Will I Ever Learn to Play Nice in the Sandbox?
By Jen Smith:
Every adventure in my life usually comes with a new set of people I’m expected to interact with in a healthy considerate way. Much easier said than done for this self-centered alcoholic. When I’m in charge and everyone is doing exactly what I think they should be doing everything is peachy keen but unfortunately I only rarely enjoy glimpses of such nirvana. Usually what reality dishes out is situations in which I’m not in charge and I’m forced to listen to others instructions and expectations of how I’m supposed to behave. Sometimes I’m even forced to follow directions. YIKES!
When I came to the rooms of 12 step recovery, broken and beaten, I was completely oblivious to the fact that I was a complete control freak. I found this out during an AA convention, with the help of others of course. I was completely and utterly surprised at this new revelation. My group was at Founder’s Day, a wonderful celebration of the birthday of AA in Akron Ohio attended by over ten thousand fellow alcoholics. I had brought along a newer newcomer than me named Jan and she willingly followed me around as I led the way throughout the weekend. Until… a few loving elders in my group made a suggestion. They asked me to let Jan lead. Jan was to decide what we did when, and I was supposed to simple keep my mouth shut and follow along.
The mere suggestion of such a hypocrisy was confusing to me. I did not understand why I should do this. Jan was happy, we were having a great weekend. Fortunately the disease of alcoholism and addiction had beaten me down to a point of willingness and the loving AA elders had led me to some previous revelations so I played along. On my chair, with my mouth shut, I patiently waited for Jan to decide where we would go and what we would do next despite the fact that I had already planned out the best course of action for the rest of the day.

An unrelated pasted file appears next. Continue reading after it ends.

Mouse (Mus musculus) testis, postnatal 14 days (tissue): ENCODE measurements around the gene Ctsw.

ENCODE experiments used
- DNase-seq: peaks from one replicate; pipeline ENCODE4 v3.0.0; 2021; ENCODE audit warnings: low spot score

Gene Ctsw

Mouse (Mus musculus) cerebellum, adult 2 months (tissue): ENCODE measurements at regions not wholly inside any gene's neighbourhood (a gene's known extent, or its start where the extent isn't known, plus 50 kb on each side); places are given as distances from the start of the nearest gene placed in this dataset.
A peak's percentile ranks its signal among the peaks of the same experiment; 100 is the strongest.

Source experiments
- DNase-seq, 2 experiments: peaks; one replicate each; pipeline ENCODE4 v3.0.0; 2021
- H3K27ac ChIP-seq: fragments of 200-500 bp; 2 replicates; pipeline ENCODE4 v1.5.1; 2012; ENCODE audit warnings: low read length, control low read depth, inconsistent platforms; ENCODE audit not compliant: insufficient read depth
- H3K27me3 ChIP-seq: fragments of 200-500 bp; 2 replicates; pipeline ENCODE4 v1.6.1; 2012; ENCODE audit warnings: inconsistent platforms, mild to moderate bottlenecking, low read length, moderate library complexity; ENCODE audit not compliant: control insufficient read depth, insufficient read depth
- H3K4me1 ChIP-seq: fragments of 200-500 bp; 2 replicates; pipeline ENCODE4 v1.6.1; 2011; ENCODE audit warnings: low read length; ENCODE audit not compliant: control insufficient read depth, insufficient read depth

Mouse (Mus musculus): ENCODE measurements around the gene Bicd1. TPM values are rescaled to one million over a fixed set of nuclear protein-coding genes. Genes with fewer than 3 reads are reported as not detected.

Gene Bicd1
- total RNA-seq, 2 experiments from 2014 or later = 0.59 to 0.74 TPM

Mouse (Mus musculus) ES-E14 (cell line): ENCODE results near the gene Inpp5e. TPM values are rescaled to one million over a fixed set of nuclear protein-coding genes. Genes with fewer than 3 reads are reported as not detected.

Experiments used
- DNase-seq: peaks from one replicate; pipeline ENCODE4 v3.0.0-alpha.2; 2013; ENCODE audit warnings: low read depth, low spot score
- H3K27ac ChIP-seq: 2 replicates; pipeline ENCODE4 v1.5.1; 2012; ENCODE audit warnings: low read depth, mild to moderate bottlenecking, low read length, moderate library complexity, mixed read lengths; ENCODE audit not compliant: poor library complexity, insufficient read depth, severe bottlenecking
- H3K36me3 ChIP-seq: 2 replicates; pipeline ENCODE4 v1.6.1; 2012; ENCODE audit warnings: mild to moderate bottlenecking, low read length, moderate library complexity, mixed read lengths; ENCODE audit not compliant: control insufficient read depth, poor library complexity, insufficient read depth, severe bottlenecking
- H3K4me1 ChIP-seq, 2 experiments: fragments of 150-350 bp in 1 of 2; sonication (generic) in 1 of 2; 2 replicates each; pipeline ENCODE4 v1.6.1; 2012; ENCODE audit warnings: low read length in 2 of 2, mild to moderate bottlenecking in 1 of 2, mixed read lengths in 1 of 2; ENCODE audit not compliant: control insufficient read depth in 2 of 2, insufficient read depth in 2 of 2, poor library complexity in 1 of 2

Jan announced that she wanted to head over to a hotel where some of her friends were staying. Bad idea, I thought. The hotel was far away and there wasn’t that much time before people would be heading over to the evening big meeting. Reluctantly I kept my mouth shut and followed. By the time we got to the hotel and found the people Jan was looking for I cracked.
“We are not going to make it back in time to meet everyone for the big meeting,” I complained. “It’s a far walk back and we won’t get a good seat!” My fists were clenched, my face squished in disapproval until my eyebrows touched, my vision blurred.
“Don’t worry,” Jan replied. This was stupid, I should have never let Jan decide what to do, the night would be ruined. I sat outside the hotel room on the curb in despair while Jan happily caught up with her friends. I looked at my watch again. We would never make it back. Jan’s friends came out of the hotel and piled into a car headed for the big meeting. There was obviously no room for us. Just when I swore I would never let Jan decide anything again, these two big guys on beautiful Harley’s drove up.
“Hey Jan!” They called out, “Need a ride to the big meeting?” We jumped on the back of the bikes and cruised around Akron. The weather was perfect, the wind was filled with sweet smelling flowers, the people all waved and smiled as we passed. The ride was awesome and the best part was that they dropped us off right in front of the gate to the big meeting and there was our group all together getting ready to go in.
“How’s your night going?” Asked the AA elder.
“I think I might have some control issues,” I confided.
“No shit,” he said.
From this experience and many others I have learned that you can’t do anything about a character defect until you first recognize it. I have since learned many things about myself and many tools that have helped me get along better with people and be more comfortable with myself.
For me, the most powerful tool for playing nice in the sand box came from a fellow AA member named Andrew who announced the same thing over and over at every other meeting he went to. He would say, ‘today I had another opportunity to keep my mouth shut.’ Honestly I got quite sick of hearing him say the same thing over and over until one day I was in a situation and before I opened my big mouth I heard Andrew’s voice in my head. I kept my mouth shut that day and many others since. I am now truly grateful for Andrews’s repetitive message. I needed that to be drilled into my thick head.
I would love to hear what tools you employ when trying to play nice in the sandbox.